Tension in the belt is proportional to the torque that can be applied at any given wheel. That torque is only applied by friction, and friction is directly proportional to the net forces on the belt wrapping around the pulley wheel. When driving a belt (at least one of the wheels always does this) then there is a differential in tension from one side of the pulley to the other. That differential in tension represents an elastic displacement otherwise known as "stretch". A belt with a low stiffness will stretch to relieve the tension applied by the driving wheel, rather than apply the torque to the other driven wheels. So the belt loosens instead of applying more torque. It will just slap around.

You always need stiff belts, or they just don't work. The SAE standard probably specifies a limited range of stiffness values (though I haven't checked, but I recommend you do so).

RE: Aerospace - Self Tensioning Drive Belts ?

Also, are You thinking 'drive-belts' with or without teeth? Operating for short duration, intermittently or continuous [no power... up-to variable/full-time power]?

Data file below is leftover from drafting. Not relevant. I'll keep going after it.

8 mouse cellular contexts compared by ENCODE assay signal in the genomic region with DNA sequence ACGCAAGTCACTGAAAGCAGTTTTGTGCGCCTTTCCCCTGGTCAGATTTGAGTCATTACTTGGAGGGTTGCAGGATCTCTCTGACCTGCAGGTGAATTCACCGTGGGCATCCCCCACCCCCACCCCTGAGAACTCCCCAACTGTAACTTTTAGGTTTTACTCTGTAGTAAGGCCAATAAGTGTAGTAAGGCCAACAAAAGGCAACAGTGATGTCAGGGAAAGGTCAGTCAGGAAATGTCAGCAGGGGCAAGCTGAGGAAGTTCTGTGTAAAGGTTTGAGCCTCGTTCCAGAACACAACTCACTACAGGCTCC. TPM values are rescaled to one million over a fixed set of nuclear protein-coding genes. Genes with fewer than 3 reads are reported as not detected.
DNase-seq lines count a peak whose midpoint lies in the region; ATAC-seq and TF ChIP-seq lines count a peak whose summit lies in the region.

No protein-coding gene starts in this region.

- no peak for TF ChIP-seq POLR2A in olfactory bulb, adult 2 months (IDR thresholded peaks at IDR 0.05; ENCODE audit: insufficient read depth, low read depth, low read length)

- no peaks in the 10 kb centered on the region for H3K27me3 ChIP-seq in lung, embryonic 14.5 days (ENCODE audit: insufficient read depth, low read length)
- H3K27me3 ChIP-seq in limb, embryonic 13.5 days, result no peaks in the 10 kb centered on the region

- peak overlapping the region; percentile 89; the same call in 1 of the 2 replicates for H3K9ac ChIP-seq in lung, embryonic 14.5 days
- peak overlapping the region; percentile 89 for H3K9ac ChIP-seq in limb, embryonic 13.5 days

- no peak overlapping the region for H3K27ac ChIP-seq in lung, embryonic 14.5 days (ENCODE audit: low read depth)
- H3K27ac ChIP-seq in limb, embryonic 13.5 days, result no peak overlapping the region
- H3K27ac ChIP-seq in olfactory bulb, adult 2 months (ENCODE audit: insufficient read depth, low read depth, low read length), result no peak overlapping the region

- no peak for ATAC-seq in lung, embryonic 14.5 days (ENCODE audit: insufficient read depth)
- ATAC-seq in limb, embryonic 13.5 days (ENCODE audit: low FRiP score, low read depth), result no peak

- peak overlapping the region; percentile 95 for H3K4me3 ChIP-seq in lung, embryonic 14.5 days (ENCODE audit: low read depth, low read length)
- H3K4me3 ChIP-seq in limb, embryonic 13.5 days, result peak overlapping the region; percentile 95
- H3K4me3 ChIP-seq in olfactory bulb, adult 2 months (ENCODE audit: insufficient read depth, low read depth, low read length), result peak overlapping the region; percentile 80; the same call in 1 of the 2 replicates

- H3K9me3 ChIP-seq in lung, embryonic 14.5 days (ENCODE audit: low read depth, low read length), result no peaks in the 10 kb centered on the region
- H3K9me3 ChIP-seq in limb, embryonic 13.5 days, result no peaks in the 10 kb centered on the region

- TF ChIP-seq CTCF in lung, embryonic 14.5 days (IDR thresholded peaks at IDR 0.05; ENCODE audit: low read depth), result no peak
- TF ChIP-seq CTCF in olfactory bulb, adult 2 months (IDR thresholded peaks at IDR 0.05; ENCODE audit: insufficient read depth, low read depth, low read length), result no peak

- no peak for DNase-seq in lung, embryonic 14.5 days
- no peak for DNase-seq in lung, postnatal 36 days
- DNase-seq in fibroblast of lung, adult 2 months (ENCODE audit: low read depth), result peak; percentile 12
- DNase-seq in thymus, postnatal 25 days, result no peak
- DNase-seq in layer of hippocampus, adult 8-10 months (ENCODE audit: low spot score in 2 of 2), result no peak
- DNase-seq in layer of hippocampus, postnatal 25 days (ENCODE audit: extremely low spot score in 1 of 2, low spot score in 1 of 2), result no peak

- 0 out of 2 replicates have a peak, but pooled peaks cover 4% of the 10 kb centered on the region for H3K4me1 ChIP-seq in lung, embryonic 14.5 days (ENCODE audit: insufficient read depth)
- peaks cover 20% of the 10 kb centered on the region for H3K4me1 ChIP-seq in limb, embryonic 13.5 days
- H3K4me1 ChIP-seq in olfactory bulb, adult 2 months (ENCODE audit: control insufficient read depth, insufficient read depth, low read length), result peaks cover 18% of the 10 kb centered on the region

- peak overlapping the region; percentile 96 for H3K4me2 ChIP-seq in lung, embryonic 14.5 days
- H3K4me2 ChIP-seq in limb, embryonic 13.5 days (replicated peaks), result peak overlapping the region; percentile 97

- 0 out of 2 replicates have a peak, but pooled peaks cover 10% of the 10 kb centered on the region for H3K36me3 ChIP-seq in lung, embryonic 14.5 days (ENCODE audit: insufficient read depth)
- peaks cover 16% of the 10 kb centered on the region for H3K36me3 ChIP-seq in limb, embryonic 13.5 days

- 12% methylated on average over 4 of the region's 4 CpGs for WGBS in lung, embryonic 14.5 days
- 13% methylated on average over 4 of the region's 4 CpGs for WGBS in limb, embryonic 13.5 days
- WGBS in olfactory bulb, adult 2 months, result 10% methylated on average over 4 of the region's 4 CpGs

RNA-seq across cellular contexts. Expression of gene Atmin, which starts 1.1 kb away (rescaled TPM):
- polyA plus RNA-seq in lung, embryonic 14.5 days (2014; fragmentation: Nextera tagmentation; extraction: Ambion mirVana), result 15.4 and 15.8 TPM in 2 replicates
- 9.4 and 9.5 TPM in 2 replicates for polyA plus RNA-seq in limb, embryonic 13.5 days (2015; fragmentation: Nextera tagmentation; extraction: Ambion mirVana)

'Smooth/semi-smooth' belts have had great operational success, long-term in automotive applications [light duty]… but tensioning devices are clearly needed.

Teeth would imply need for mating gears and 'timing'... which is a high wear environment.

NOTE. The ONLY high-power belt-drive system I'm aware of that is not tensioned... are 'chain belts' immersed in lubricants.

Regards, Wil Taylor
o Trust - But Verify!
o We believe to be true what we prefer to be true. [Unknown]
o For those who believe, no proof is required; for those who cannot believe, no proof is possible. [variation,Stuart Chase]
o Unfortunately, in science what You 'believe' is irrelevant. ["Orion", Homebuiltairplanes.com forum]

RE: Aerospace - Self Tensioning Drive Belts ?

Any guess on whether they're used without idlers, Greg?

RE: Aerospace - Self Tensioning Drive Belts ?

The ONLY technical details I can find on them is that the microV can be used for 2 to 4 point drive, and internal gluing of the cords is used in some of them. So I'd guess that's one reverse idler and 2 outputs and one input. I can find no design guides, they are not retrofit items, so I guess you'd need to talk to an applications engineers at Gates or Conti or Dayco or AC Delco.

Cheers

Greg Locock